5. I agree that anyone making minimum wage wants to in some form or another. Take my spouse for instance, who is trying to start an aesthetics business but it’s not going so well. She decided that she wanted a non-stressful easy job to do to supplement her income so that she can get some advertising dollars and help out with the bills around the house. She now scans coupons (you know, the ones everyone should be clipping) in to a computer for 8 bucks an hour.

    Maybe we just live in a miracle city, but it only took her around two weeks to find a position that had the right hours and the right amount of easy work.

  6. I agree with the other sentiment here, especially Jeremy. Unless you’re going for a specific career path, like programming or mechanical engineering, a well written resume should work well for many situations.
    Most employers want someone motivated to learn with strong problem solving skills, good communication skills and the ability to work well in a team. I don’t think any particular major focuses on any of that.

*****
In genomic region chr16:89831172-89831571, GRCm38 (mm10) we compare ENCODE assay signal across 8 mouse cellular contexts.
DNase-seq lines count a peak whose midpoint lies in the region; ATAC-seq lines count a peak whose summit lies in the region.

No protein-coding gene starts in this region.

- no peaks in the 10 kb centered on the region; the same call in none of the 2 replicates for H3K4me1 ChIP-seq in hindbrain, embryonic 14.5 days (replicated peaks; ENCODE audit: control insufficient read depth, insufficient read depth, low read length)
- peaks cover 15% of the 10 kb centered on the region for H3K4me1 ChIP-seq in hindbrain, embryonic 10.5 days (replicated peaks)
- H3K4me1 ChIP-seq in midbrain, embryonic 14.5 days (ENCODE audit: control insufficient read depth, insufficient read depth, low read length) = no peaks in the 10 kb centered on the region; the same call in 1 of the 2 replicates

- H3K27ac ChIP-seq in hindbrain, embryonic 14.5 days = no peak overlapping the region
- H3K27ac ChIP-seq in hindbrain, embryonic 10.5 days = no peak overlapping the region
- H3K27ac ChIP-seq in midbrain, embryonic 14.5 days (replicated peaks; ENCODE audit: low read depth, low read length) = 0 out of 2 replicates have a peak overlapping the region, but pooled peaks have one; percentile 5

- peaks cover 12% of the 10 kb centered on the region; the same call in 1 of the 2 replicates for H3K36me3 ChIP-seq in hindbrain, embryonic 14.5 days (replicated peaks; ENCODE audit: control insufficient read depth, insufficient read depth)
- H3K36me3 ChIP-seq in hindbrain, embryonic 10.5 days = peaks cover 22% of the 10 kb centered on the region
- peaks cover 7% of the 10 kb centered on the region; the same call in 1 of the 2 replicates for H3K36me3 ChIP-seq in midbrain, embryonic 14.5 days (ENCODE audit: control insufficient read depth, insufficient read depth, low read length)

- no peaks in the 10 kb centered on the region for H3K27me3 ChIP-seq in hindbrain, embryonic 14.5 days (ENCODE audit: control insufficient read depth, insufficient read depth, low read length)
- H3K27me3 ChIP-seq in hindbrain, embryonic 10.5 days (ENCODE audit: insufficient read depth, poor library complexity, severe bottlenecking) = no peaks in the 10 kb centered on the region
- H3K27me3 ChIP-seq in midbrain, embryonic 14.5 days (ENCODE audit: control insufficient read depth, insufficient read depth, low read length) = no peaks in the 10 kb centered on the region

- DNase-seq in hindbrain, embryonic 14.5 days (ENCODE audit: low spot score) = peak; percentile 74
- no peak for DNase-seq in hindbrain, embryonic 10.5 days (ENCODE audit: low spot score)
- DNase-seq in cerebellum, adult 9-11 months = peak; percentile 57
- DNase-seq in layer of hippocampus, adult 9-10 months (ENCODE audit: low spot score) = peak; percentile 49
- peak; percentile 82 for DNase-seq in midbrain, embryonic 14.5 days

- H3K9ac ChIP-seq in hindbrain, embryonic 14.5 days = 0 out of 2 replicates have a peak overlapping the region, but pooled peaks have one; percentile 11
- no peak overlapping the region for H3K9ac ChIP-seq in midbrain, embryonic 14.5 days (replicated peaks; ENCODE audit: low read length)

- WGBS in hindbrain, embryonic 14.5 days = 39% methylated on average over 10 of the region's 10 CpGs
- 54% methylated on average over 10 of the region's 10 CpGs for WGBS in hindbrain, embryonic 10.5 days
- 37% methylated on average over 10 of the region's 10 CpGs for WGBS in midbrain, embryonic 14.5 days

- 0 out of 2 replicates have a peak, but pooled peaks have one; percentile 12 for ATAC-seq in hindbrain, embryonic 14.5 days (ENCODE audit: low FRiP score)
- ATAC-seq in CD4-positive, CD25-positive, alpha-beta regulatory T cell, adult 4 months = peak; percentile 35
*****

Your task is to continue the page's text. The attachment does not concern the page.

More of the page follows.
Poor Boomer should take a look at the Personal MBA website for a few good books to read. Saying they’re working on a personal MBA could also be a good talking point in an interview

  7. Seems that Poor Boomer is the same as old poster Minimum Wage. Is this is the case, I hope he comes back to the blogs and keeping everything real.

  8. Larry has good advice but I cannot agree 100% with his assessment of a college degree. Some educational programs – but only a few – actually provide knowledge that is valued, useful, immediately marketable. Engineering is one of those programs. Unfortunately, too few U.S. students have the determination and high school background to be successful in such programs. Instead, they major in meaningless subjects such as general business, library science, or “American studies” where good grades are bought with the cost of tuition.

  9. Larry says:
    “Another comment on the posting is this: Anyone – again ANYONE who makes minimum wage is only putting out minimum effort. Tough approach I know, but it is true. Minimum wage jobs are STARTING places – they are entry level jobs into the employment pool. The people who get them and stay in them are the people who aren’t willing to go beyond minimum effort and show their employer they have more than minimum skills.”

    Your statement appears to be a misguided generalization; my experience and observation differ.

    Some employers use minimum wage as a ceiling as well as a floor.